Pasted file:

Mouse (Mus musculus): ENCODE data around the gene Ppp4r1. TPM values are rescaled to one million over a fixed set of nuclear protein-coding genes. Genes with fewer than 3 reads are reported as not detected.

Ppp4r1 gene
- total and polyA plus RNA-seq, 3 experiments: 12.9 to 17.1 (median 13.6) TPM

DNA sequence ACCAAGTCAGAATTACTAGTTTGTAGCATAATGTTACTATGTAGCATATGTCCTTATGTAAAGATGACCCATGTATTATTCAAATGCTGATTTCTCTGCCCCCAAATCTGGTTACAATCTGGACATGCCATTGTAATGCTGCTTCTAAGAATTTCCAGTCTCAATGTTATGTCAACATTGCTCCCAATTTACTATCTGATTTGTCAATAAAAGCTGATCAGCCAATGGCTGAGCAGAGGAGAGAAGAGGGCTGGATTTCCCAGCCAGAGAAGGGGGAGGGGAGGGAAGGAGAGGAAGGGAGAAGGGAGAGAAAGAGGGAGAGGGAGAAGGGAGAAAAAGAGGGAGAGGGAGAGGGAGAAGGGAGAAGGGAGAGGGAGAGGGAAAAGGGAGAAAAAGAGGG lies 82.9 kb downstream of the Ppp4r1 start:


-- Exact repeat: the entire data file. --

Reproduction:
Mouse (Mus musculus): ENCODE data around the gene Ppp4r1. TPM values are rescaled to one million over a fixed set of nuclear protein-coding genes. Genes with fewer than 3 reads are reported as not detected.

Ppp4r1 gene
- total and polyA plus RNA-seq, 3 experiments: 12.9 to 17.1 (median 13.6) TPM

DNA sequence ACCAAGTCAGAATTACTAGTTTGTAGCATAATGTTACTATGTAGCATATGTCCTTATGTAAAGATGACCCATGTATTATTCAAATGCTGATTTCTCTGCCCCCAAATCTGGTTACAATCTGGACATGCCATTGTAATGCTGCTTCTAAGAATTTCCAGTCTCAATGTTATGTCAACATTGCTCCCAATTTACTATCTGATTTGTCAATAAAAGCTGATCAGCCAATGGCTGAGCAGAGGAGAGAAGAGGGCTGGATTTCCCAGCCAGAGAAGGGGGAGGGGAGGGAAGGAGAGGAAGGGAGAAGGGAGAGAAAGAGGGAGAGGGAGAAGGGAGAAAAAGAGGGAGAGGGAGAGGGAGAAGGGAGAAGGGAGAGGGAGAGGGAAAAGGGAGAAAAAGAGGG lies 82.9 kb downstream of the Ppp4r1 start: